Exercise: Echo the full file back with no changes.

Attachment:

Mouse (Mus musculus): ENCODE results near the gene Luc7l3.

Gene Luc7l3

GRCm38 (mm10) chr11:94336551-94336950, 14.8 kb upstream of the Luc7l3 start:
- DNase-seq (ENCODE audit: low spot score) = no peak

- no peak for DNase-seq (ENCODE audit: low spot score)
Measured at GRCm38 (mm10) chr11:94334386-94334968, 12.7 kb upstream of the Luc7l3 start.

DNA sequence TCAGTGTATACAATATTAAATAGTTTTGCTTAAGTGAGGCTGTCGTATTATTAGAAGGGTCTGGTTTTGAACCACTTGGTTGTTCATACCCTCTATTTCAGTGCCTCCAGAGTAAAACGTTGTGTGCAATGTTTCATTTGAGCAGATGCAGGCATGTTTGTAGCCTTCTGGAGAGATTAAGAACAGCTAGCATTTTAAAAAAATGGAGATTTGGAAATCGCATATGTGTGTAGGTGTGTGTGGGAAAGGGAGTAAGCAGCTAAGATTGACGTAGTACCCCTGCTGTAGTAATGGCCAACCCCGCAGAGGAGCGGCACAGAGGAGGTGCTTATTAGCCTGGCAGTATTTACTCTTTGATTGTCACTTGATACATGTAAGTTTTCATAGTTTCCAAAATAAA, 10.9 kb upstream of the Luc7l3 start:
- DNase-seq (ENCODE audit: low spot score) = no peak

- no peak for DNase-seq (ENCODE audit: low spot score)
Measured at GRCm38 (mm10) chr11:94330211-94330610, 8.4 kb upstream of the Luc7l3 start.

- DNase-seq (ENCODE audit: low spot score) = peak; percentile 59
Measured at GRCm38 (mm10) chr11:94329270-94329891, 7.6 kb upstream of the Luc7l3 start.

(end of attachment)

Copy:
Mouse (Mus musculus): ENCODE results near the gene Luc7l3.

Gene Luc7l3

GRCm38 (mm10) chr11:94336551-94336950, 14.8 kb upstream of the Luc7l3 start:
- DNase-seq (ENCODE audit: low spot score) = no peak

- no peak for DNase-seq (ENCODE audit: low spot score)
Measured at GRCm38 (mm10) chr11:94334386-94334968, 12.7 kb upstream of the Luc7l3 start.

DNA sequence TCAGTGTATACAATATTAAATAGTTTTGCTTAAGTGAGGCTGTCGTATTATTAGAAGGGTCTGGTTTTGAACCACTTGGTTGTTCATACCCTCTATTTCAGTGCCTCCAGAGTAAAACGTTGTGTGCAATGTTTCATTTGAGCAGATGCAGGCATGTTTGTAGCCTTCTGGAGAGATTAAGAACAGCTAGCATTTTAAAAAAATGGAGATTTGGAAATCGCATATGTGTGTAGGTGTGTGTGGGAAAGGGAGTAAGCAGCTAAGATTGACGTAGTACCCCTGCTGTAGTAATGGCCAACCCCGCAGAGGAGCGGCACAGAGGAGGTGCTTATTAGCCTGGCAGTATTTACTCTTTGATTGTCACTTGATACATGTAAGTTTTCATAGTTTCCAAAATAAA, 10.9 kb upstream of the Luc7l3 start:
- DNase-seq (ENCODE audit: low spot score) = no peak

- no peak for DNase-seq (ENCODE audit: low spot score)
Measured at GRCm38 (mm10) chr11:94330211-94330610, 8.4 kb upstream of the Luc7l3 start.

- DNase-seq (ENCODE audit: low spot score) = peak; percentile 59
Measured at GRCm38 (mm10) chr11:94329270-94329891, 7.6 kb upstream of the Luc7l3 start.